In the wake of some high-profile UFC drug-test failures for performance enhancers like HGH and EPO this year — as well as a resurgence in positive tests for old-school steroids — the UFC has announced plans to implement random, out-of-competition drug testing for all of its fighters. ESPN.com’s Brett Okamoto broke the news last night.
Until now, UFC brass has claimed that the expense of such a program would be prohibitive, and the promotion has left much of the drug-testing responsibility in the hands of local athletic commissions, only supporting random testing on an occasional basis. But with the PED epidemic growing worse in MMA, the sport’s leading promotion will be making the financial investment necessary to combat the problem, and UFC officials hope to have the new drug-screening system in place by the end of the year. From the ESPN report:
According to UFC vice president of regulatory affairs Marc Ratner, the promotion is in discussion with “four to five” independent drug-testing agencies and is hopeful to officially partner with one by the end of 2014.
The end goal is unannounced, year-round blood and urine tests on the UFC’s stable of approximately 500 athletes using an independent sample collector.
“We are meeting with different companies right now and we’re going to have out-of-competition testing,” Ratner told ESPN.com. “We’re not sure when it’s going to start, but we’re working on it right now.
“Unannounced blood and urine is going to happen, hopefully in the next three or four months. When you’re talking about 500 fighters, there are a lot of logistics. Having fighters in foreign countries makes it tougher, but we’re coming up with a plan and (agencies) are making proposals to us in the next two weeks”…
The UFC has worked with several commissions this year to implement an “enhanced program,” which blood-tests athletes during the weeks before a fight, as opposed to traditional fight night urine tests. The cost of one of those programs can be in excess of $40,000. The majority of state athletic commissions simply can’t afford those costs…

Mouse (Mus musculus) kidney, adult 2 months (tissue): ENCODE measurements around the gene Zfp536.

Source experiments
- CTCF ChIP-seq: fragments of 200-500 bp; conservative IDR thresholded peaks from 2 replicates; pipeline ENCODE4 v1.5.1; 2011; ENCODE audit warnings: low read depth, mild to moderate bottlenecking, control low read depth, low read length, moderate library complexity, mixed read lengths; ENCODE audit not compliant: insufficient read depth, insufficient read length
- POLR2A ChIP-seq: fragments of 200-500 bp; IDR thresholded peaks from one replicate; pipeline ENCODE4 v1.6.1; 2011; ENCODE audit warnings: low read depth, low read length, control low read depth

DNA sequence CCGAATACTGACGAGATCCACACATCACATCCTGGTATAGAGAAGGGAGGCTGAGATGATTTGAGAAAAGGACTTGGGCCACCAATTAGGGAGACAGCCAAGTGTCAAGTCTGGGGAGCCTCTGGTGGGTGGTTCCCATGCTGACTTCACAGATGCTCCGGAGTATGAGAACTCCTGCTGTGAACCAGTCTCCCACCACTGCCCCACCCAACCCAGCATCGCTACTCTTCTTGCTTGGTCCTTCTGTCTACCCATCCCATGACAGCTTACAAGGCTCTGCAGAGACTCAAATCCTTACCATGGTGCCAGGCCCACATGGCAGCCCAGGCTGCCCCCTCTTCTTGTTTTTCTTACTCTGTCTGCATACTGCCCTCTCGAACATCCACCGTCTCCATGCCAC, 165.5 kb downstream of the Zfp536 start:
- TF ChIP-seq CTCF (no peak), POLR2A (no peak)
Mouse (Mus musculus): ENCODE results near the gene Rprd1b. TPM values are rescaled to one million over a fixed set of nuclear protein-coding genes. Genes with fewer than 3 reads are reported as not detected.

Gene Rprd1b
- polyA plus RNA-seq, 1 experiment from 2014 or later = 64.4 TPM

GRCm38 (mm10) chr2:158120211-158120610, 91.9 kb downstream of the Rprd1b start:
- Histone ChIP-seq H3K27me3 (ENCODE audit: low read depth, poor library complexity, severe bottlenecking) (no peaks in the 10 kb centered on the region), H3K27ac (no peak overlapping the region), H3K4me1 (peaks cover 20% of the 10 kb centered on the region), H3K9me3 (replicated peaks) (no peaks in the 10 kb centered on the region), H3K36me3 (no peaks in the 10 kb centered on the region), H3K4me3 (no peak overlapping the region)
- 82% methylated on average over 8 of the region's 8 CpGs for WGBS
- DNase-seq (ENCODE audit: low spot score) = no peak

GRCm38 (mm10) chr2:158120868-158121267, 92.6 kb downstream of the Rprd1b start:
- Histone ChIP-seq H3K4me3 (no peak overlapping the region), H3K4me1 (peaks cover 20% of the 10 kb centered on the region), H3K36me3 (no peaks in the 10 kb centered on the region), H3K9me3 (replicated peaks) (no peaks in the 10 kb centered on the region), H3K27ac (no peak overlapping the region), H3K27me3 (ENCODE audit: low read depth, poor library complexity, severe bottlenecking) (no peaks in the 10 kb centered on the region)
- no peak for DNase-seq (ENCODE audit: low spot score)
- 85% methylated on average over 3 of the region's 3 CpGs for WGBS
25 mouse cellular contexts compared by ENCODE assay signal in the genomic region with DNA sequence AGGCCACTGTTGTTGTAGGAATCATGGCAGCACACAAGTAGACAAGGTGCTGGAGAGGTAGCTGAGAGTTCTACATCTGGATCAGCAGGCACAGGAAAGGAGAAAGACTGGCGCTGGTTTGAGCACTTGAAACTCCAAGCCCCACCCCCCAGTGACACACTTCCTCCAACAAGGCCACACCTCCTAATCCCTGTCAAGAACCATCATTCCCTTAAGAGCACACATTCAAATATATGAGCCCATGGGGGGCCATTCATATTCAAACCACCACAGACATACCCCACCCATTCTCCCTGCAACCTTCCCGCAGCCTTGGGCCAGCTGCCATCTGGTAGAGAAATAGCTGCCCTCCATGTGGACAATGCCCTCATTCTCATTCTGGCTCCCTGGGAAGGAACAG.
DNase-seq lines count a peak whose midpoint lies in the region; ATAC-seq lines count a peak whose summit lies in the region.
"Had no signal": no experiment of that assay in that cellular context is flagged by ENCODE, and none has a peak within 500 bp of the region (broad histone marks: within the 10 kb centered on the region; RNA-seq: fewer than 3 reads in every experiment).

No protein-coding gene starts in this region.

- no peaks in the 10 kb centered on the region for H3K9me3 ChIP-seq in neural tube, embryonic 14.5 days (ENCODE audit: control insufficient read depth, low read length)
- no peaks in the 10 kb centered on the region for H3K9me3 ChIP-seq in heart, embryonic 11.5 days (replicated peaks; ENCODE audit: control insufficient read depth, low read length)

Partnering with an independent party, such as the United States Anti-Doping Agency or the Voluntary Anti-Doping Association, for example, could help lower costs for the UFC. Ratner declined to provide specifics of the proposed program, citing ongoing internal discussions.
“The UFC will be randomly testing a percentage of fighters,” Ratner said. “When we decide on this regiment, it’s going to be a big cost but it’s well worth it when we do these out-of-competition tests.”
The reason an enhanced program is necessary is that certain banned substances are only detectable in blood and only for a short amount of time. Random blood testing is far more effective than the urine tests athletes expect to take the night of a fight…
The UFC has expressed its commitment in lowering PED use by funding the enhanced programs in Nevada, Maryland and British Columbia. Additionally, Ratner says all incoming athletes are tested before signing a contract with the UFC. Last weekend in Macau, China, the UFC implemented blood testing for the first time at a self-regulated event. Still, the need for comprehensive, year-round random blood tests is undeniable in MMA.
Inside the UFC specifically, that need has drawn plenty of attention in 2014.
UFC light heavyweight champion Jon Jones requested random blood tests ahead of a title defense against Glover Teixeira in Baltimore. Former welterweight champion Georges St-Pierre has stated he will not compete in the UFC again unless he and his opponent are tested by a “credible, independent anti-doping organization.”
Starting with Nevada’s banning of TRT exceptions back in February, 2014 has been an incredibly productive year for anti-PED measures in MMA. Random, enhanced testing for all UFC fighters will mark another significant step toward cleaning up the sport. Of course, to really give the new policy some teeth, cheaters will have to be caught early enough to actually prevent them from competing; punishing them after the fact doesn’t do much to fix the problem of juiced-up fighters in the Octagon.
Nevertheless, it’s good to see the UFC put some effort into fighting the sport’s drug problem. Thumbs up, guys.